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Walking the Rails

30 May

My son and I went for a walk today. He’s 13 years old and finishing a great 7th grade year.

We are both walking through a transition of sorts. He’s about to embark on some major changes in his life ahead. If you’re reading this, chances are, you were 13 once too. Life is beginning to get complicated. Relationships are going to start to get a little tricky to navigate. Personality begins to change, and body chemistry is a whole new cosmic exploration.

I’m also embarking in a new journey of my own. There are relationships ahead that are going to begin to get a little complicated. There are some things we are going to have to navigate through that we haven’t yet seen on this road of parenting our kids. As my wife and I share our hearts with one another, and our kids continue to grow, we strive to make the tracks of our lives converge into one another, rather than split away from one another.

The easiest thing to do when we disagree with one another, or with our kids is to yell and scream at one another trying to make sure that the other one hears how passionate we each are about our own opinion. But, over the years, we’ve found that this causes more distance than proximity and it just raises our blood pressure, but doesn’t seem to ever accomplish it’s intended goal. What was the intended goal? We are actually striving for bringing our family closer together… so we stop the conversation and remind one another (maybe not often enough) that we are on the same team, working together, not trying to out-do one another.

Sometimes my wife, or I will remember to say to one another, or to our kids, “Would you like to try that again? I’ll give you a second try at what you just said, if you’d like to say it in a little different tone.” Sometimes this is the track control switch mechanism we all need that drives our conversations along the same rails rather than splitting them up sending them in various directions. Ironically, the track splitter can send two trains onto parallel tracks and one might think this is a good reprieve for a while, but inevitably the tracks will split further and further apart sending conversations into various destinations. We strive for conversations that converge.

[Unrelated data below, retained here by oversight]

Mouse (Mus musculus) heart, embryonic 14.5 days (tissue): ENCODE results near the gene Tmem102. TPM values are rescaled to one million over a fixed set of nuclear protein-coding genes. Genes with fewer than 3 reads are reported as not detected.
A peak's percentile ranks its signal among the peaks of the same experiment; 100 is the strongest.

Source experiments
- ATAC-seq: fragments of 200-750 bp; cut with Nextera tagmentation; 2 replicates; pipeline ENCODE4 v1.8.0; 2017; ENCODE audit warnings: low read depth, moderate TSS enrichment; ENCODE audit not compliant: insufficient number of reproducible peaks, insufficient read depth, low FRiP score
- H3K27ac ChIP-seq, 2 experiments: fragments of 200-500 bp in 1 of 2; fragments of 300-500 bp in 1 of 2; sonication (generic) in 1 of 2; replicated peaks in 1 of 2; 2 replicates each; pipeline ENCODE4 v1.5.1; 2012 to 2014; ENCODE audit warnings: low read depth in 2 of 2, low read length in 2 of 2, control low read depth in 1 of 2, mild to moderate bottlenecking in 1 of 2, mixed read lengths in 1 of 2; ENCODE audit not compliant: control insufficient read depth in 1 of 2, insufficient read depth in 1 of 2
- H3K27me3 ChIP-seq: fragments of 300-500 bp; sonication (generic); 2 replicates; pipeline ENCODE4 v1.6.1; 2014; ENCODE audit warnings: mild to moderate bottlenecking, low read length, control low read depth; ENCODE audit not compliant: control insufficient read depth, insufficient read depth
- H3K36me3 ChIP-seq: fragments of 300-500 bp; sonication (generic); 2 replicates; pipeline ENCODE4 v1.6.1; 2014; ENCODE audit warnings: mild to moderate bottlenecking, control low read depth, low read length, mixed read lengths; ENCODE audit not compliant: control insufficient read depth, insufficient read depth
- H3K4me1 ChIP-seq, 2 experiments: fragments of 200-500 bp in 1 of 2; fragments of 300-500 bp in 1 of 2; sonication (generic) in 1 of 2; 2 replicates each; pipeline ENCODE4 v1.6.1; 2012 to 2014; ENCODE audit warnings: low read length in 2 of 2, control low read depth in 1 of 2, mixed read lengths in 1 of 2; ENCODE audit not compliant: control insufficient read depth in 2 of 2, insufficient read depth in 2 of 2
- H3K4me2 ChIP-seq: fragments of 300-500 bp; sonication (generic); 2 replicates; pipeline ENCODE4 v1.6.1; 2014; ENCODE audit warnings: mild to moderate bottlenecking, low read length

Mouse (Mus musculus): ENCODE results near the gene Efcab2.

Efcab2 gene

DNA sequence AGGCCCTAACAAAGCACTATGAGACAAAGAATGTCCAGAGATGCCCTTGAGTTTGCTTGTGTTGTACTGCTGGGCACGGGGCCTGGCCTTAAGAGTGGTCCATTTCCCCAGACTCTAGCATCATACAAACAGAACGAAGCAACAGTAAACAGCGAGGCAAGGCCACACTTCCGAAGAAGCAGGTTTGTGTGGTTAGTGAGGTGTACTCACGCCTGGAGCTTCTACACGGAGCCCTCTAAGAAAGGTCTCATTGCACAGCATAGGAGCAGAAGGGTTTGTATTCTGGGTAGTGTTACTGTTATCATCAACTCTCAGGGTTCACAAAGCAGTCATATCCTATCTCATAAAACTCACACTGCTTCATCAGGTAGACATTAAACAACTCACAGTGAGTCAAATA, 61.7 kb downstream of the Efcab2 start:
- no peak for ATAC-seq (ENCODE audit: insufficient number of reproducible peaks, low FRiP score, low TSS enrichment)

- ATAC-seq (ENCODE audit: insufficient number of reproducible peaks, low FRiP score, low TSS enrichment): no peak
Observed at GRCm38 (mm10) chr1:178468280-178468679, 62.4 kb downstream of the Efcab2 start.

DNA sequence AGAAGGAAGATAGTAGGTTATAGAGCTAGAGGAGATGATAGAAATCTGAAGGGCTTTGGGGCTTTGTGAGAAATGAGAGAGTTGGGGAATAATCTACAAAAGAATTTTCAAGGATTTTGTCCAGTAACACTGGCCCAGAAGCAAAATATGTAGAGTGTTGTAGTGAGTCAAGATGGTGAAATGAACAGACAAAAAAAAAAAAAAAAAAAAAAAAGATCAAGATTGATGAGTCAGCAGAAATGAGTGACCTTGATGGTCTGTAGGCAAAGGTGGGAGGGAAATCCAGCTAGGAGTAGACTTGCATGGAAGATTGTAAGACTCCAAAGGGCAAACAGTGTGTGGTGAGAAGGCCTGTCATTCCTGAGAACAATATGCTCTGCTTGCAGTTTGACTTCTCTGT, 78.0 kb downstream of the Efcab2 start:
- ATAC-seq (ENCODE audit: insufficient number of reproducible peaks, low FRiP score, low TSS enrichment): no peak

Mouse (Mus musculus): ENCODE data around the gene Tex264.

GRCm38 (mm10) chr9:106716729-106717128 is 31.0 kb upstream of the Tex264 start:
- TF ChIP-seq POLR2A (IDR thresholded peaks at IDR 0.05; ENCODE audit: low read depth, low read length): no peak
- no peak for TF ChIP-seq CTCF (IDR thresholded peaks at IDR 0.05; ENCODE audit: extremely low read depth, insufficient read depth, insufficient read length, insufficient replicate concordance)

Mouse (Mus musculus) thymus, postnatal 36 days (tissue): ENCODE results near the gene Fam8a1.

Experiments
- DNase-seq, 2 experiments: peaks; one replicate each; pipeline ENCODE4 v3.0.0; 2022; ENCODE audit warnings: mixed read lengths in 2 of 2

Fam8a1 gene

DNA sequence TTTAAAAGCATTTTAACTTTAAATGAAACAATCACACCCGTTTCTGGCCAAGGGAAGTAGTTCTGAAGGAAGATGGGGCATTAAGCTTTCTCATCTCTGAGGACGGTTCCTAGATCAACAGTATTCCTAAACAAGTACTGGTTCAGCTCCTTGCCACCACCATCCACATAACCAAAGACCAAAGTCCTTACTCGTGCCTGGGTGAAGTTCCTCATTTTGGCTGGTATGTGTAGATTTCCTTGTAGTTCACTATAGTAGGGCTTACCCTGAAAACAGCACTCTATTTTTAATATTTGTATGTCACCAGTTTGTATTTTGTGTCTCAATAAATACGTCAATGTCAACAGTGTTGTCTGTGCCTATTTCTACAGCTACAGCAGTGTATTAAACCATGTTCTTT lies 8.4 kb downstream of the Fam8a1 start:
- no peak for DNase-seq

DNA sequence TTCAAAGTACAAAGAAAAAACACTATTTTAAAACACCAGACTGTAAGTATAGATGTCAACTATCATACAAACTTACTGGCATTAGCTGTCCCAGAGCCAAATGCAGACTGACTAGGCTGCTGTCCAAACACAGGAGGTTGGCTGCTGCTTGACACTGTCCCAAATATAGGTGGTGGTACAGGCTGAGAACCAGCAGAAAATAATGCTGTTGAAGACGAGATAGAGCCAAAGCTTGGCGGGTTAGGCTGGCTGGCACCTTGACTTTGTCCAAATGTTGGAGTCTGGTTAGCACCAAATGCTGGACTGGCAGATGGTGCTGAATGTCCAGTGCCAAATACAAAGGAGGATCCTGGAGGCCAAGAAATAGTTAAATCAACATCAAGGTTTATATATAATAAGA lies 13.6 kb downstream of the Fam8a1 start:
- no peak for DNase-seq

As we transition into a new era of parenting, we are learning to listen. Our lives are becoming a little more colorful as we walk these rails together. There’s some amazing scenery along the way too. I remember being 13 years old and facing the challenges of new friendships, awkward feet, funny voices coming from my throat, and feeling out of place more often than ever feeling like I fit in with the right kind of crowd.

What is this awkward life we live? Many have gone this way before, and though the tracks on the journey may even appear to be a bit rusty, one thing I know… we are not alone. Many have traveled these ways, and many have felt as blind as we feel being parents of new teens, but there is fantastic hope for the journey.

The hope is found in God’s living Word. He reminds me in the Scriptures not to worry. He tells us through Jesus in Matthew’s gospel, chapter 6, “Therefore do not worry about tomorrow, for tomorrow will worry about itself. Each day has enough trouble of its own.”

I walked the rails of an old train track today with my son. I’m walking the rails of life with him as a new teen, just as he is walking the rails of life with me as a dad of a new teen. Both of us are on a new adventure. Our lives are striving for convergence, though we are two completely different people. We are longing to walk with one another as far as we can until the rails of the journey begin to grow distant taking him in a new direction, which developmentally is a good thing. Until then, we are striving to journey together, enjoying the colors along the way.

 
3 Comments

Posted by on May 30, 2011 in Transition

 

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3 responses to “Walking the Rails

  1. Kim Amrine

    May 30, 2011 at 9:40 pm

    Thanks for sharing this Reid….I wish I could have seen this when my son turned 13…I am still trying to do repair work…mostly seeking to understand instead of being understood, recognizing that others’ perceptions and how they orient their world are equally to, if not more important than my own….

     
  2. benjamin kerns

    May 31, 2011 at 6:49 am

    epic! what a great post reid. your son is a blesses young man.

     
  3. JW

    May 31, 2011 at 11:48 am

    A profound sentiment that we all need to hear. And act on, in all of our important relationships.

     

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